New York City Council Passes Police Reforms That Includes Ending Qualified Immunity For NYPD Officers

from the get-more-accountability-using-this-ONE-SIMPLE-TRICK dept

Qualified immunity is pure judicial cancer. This fact cannot be ignored. What began as a limited defense for decisions made in the heat of the moment has become the de facto response to civil rights lawsuits. The Supreme Court — which conjured this new Section 1983 ejection seat out of thin air — has only made it worse over the past few decades.

Qualified immunity is more bulletproof than the Kevlar vests worn by those who summon its protections most frequently. Efforts have been made to dial this back, but so far, we’ve yet to see them come to fruition.

Attempts to remove qualified immunity have faced massive amounts of opposition from some of the most powerful entities in the United States: law enforcement agencies and their unions. Despite this, efforts continue to be made to rein in something that has pretty much become a permission slip for rights violations.

The good news (via MagentaRocks) is that one ongoing effort to end immunity targets the largest law enforcement agency in the nation: the New York City Police Department. This package of reforms offers up some other useful changes, like requiring NYPD officers to live in the city and mandating quarterly reports on vehicle stops, broken down by ethnicity, race, and age. It also would strip the police commissioner of final say on cases recommended for discipline by the Civilian Complaint Review Board. This would prevent CCRB recommendations from being overturned by the NYPD, something that has happened with alarming frequency in the past.

But here’s the big news: the end of qualified immunity for NYPD officers.

Sponsored by Brooklyn Councilman Stephen Levin, Intro. 2220-A ends qualified immunity for police officers, which gives officers an exemption for civil lawsuits unless proven by the plaintiff that the officer’s action directly violated civil rights.

The council’s legislation gives “a local right of security against unreasonable search and seizure,” in addition to excessive force.

Of course, this would be limited to cases handled solely by New York City courts. Federal civil rights lawsuits wouldn’t be affected by this removal. Nor would cases handled by state courts. So, it will only affect a small number of lawsuits pursued entirely within the city’s court system.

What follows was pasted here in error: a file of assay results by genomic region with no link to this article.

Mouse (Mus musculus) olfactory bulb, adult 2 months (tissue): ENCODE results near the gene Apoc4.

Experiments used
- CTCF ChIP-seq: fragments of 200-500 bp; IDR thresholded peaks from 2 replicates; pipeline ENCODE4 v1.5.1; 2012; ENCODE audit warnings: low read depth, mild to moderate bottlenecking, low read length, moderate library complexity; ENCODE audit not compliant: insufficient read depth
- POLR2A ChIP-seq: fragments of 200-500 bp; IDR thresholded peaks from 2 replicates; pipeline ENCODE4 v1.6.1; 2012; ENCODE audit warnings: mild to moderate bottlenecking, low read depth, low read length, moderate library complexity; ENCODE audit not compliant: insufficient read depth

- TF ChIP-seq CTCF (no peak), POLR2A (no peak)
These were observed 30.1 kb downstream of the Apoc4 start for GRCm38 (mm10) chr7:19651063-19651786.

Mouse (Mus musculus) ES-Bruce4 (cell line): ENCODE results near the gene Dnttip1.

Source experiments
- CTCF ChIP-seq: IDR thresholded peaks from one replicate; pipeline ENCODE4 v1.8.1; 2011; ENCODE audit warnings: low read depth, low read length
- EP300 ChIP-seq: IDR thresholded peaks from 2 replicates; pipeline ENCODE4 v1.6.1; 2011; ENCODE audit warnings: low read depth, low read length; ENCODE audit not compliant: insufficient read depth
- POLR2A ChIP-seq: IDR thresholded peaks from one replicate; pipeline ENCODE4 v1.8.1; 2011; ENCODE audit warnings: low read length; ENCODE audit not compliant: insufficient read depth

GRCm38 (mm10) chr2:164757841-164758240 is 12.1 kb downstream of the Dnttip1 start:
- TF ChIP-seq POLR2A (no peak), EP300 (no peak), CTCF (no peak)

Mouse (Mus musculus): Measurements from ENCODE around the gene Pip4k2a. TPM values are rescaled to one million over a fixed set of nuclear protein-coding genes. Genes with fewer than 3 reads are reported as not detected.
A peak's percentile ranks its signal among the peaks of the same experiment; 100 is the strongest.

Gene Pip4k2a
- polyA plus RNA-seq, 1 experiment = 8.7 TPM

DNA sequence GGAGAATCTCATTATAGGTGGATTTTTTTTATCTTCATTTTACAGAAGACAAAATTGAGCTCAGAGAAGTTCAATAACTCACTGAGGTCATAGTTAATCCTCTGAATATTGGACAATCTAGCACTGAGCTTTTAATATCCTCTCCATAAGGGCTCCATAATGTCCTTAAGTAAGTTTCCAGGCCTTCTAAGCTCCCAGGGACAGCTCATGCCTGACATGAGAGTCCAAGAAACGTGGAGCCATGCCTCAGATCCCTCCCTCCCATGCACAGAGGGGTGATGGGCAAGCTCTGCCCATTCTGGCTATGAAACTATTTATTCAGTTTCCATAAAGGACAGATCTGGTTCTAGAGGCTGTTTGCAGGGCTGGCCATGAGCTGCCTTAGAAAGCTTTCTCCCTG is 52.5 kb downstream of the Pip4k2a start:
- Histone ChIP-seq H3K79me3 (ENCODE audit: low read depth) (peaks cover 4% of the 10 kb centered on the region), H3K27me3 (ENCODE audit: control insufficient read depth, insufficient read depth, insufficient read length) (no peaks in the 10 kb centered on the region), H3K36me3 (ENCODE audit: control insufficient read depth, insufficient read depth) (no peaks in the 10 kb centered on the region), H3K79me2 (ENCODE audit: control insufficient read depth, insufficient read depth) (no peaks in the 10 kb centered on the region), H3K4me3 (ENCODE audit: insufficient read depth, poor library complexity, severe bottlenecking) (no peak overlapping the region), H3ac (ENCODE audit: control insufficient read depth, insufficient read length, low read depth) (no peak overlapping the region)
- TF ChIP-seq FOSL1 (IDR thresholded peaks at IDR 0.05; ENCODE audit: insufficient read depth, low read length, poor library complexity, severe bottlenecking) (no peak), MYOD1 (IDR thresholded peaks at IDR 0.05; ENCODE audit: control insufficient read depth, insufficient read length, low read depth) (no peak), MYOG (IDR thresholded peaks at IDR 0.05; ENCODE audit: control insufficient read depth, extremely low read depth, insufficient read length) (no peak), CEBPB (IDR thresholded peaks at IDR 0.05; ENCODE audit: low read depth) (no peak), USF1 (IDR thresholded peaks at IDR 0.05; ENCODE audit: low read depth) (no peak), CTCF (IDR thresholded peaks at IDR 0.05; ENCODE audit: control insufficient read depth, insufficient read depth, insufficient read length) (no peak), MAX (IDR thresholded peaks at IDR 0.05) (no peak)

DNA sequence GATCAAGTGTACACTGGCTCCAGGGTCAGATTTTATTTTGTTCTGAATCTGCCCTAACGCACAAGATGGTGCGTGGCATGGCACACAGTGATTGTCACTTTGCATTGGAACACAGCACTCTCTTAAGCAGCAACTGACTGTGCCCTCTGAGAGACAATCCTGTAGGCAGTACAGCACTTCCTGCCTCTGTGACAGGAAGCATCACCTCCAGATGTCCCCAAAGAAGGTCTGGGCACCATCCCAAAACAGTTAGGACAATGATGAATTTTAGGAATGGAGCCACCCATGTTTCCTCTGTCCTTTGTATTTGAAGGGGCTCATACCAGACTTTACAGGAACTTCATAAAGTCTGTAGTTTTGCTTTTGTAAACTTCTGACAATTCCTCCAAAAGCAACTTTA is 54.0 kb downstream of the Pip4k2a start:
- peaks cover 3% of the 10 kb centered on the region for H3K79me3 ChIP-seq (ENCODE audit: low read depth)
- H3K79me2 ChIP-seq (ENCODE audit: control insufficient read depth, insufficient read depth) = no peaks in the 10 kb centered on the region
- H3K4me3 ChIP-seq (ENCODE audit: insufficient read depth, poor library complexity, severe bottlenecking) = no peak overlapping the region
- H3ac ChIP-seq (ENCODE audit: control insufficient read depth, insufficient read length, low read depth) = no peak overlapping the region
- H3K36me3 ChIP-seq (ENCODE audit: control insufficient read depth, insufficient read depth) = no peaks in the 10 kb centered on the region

Since city lawmakers are limited to crafting laws that affect the city, this is the best they can do. It’s better than doing nothing and it will help, even if it’s severely limited. And the bill still needs to be signed by Mayor Bill de Blasio, who has offered his support for some police reforms, but hasn’t exactly shown he’s willing to take on the NYPD during his tenure in office.

It’s a very small (but positive) change. But as small as it is, it’s not small enough to keep the city’s law enforcement unions from complaining about it.

The city’s police unions have vocally opposed the bill, saying ending qualified immunity could have a chilling effect on officer’s willingness to insert themselves into complex and dangerous situations to enforce the law.

I don’t think that’s true. Good officers will still insert themselves into these situations. Officers who like to play fast and loose with rights and civil liberties may choose to sit some of these situations out. Qualified immunity hasn’t given us better, smarter cops. It has encouraged abusive behavior by giving officers a litigation escape hatch — one that’s rarely denied by courts.

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Comments on “New York City Council Passes Police Reforms That Includes Ending Qualified Immunity For NYPD Officers”

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11 Comments
This comment has been deemed insightful by the community.
That One Guy (profile) says:

If you didn't want to lose it you shouldn't have misused it

The city’s police unions have vocally opposed the bill, saying ending qualified immunity could have a chilling effect on officer’s willingness to insert themselves into complex and dangerous situations to enforce the law.